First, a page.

Starting with its title—Dziwne dziwy, czyli… Baśń o Korsarzu Palemonie—this Polish film is nearly impossible to explain. As soon as the title of the film appears onscreen, the letters of the title morph into question marks and exclamation points, which then melt into a flag adorned with a skull that is smoking a pipe. The skull emits pipe smoke out of its eye, which quickly engulfs the screen. Then, the sun breaks through and shines. And that’s just the first 10 seconds! Add another 30 minutes of uninterrupted surrealist insanity and you begin to get an idea of this incredible piece of film.
Krzysztof Dębowski (pictured left), a veteran of the Polish animation scene, was in the twilight of his career when he made this film in 1986. It’s a difficult film to classify because it doesn’t fit into any conventional timeline of animation history. Some of the character designs are a throwback to the blocky ‘cartoon modern’ style of Sixties and Seventies Eastern European animation, but the facial expressions resemble the crude graphic exaggeration of manga and the cartoonish painted stills foreshadow the Spumco style of the early-1990s. Such efforts to compare the film’s individual elements to other visual work are inadequate though. It is the totality of Dębowski’s vision that is so striking and utterly original.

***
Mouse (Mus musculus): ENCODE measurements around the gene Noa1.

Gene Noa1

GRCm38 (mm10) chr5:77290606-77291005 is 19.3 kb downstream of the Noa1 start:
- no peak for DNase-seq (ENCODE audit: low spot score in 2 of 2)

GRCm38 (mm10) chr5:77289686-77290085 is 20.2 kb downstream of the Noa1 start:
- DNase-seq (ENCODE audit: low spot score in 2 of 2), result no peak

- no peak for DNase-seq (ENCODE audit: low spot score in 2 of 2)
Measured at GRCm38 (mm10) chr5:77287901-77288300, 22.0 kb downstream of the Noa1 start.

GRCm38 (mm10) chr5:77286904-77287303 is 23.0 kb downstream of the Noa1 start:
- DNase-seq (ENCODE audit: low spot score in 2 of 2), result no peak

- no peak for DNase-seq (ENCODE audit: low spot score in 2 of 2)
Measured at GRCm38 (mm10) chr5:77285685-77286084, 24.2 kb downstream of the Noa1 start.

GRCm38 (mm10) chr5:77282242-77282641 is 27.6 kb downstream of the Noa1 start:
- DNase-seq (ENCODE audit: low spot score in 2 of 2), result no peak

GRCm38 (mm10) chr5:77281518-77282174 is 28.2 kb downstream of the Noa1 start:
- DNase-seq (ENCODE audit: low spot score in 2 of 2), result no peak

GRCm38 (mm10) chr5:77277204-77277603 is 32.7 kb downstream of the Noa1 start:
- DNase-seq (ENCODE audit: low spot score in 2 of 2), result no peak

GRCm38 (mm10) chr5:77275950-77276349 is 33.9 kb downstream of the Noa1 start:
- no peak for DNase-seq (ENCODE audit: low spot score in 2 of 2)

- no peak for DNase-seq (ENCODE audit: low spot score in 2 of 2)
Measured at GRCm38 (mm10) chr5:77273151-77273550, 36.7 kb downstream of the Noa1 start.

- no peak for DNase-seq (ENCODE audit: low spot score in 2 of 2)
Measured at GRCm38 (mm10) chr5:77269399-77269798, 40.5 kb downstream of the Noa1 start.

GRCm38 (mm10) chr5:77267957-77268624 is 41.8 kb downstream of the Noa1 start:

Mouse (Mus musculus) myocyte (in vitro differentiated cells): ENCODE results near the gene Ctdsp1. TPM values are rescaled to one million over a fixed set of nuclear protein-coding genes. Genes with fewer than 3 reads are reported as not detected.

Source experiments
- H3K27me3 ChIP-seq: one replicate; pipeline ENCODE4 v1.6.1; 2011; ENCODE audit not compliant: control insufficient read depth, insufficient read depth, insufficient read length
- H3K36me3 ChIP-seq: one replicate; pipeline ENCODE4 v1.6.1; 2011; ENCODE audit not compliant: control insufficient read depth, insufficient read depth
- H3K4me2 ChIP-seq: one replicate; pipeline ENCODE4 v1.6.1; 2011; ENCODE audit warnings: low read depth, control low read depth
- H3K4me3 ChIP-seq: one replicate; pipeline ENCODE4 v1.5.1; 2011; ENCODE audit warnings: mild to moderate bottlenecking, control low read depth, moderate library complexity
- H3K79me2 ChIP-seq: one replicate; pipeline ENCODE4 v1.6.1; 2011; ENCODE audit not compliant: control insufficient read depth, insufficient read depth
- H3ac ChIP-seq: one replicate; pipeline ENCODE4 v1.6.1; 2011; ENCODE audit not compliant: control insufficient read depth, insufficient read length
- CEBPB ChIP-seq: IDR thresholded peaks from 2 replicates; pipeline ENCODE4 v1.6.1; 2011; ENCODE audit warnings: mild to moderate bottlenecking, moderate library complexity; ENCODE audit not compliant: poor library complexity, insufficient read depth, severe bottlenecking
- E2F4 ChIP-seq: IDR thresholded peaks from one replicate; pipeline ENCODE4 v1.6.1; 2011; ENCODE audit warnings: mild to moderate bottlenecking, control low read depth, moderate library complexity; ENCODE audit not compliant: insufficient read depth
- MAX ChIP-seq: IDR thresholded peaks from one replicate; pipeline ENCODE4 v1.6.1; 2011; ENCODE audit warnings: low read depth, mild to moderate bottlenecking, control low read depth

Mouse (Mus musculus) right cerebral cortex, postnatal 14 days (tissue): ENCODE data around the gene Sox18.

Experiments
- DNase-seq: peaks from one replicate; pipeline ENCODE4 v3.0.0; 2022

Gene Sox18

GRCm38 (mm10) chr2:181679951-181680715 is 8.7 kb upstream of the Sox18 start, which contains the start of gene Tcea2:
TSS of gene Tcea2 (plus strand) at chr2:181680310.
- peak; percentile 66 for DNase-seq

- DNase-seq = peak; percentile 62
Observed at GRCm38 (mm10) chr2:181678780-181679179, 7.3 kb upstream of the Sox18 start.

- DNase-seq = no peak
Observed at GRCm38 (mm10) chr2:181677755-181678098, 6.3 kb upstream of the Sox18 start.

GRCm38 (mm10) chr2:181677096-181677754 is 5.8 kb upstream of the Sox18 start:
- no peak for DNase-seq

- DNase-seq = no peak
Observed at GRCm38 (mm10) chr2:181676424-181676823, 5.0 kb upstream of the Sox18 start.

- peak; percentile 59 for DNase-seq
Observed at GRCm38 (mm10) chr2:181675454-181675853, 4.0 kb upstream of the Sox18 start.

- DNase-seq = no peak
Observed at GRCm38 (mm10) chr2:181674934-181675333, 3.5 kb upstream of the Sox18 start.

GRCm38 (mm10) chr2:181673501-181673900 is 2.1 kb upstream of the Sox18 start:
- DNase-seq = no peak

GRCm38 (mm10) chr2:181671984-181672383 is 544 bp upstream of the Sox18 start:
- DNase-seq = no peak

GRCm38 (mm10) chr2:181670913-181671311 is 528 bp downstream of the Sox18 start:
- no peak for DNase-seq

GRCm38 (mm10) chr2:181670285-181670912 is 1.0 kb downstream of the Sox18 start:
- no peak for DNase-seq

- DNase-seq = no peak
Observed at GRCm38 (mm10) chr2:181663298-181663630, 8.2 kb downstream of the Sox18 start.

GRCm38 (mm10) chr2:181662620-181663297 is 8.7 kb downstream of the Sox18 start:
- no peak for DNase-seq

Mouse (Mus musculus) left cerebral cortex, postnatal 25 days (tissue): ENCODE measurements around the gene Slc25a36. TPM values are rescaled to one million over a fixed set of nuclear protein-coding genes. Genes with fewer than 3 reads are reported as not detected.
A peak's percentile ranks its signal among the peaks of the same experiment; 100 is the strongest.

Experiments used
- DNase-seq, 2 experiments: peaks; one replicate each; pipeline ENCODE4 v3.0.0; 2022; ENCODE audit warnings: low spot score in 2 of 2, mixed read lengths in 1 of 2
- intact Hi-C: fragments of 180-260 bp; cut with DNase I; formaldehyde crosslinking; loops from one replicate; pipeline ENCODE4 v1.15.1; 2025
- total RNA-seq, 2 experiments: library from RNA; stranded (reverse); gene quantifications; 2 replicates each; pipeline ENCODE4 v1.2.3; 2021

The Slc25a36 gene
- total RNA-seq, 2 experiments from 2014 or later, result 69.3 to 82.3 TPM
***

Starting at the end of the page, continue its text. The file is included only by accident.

Dębowski gleefully disregards the Western animator’s narrow-minded obsession with achieving the “illusion of life.” He breaks every rule that is sacred to the character animator and moves things however he damn pleases. His universe functions on the level of pure graphic cinema and exists exclusively on its own terms. Characters distort in grotesque ways, and they move in fits and starts that suggest human locomotion in only the most abstract sense. Dębowski has no use for things like perspective and instead suggests space through design and movement. Effects like waves, clouds and cannon fire are conveyed through gorgeous patterns of shapes and lines that move to their own unique rhythms.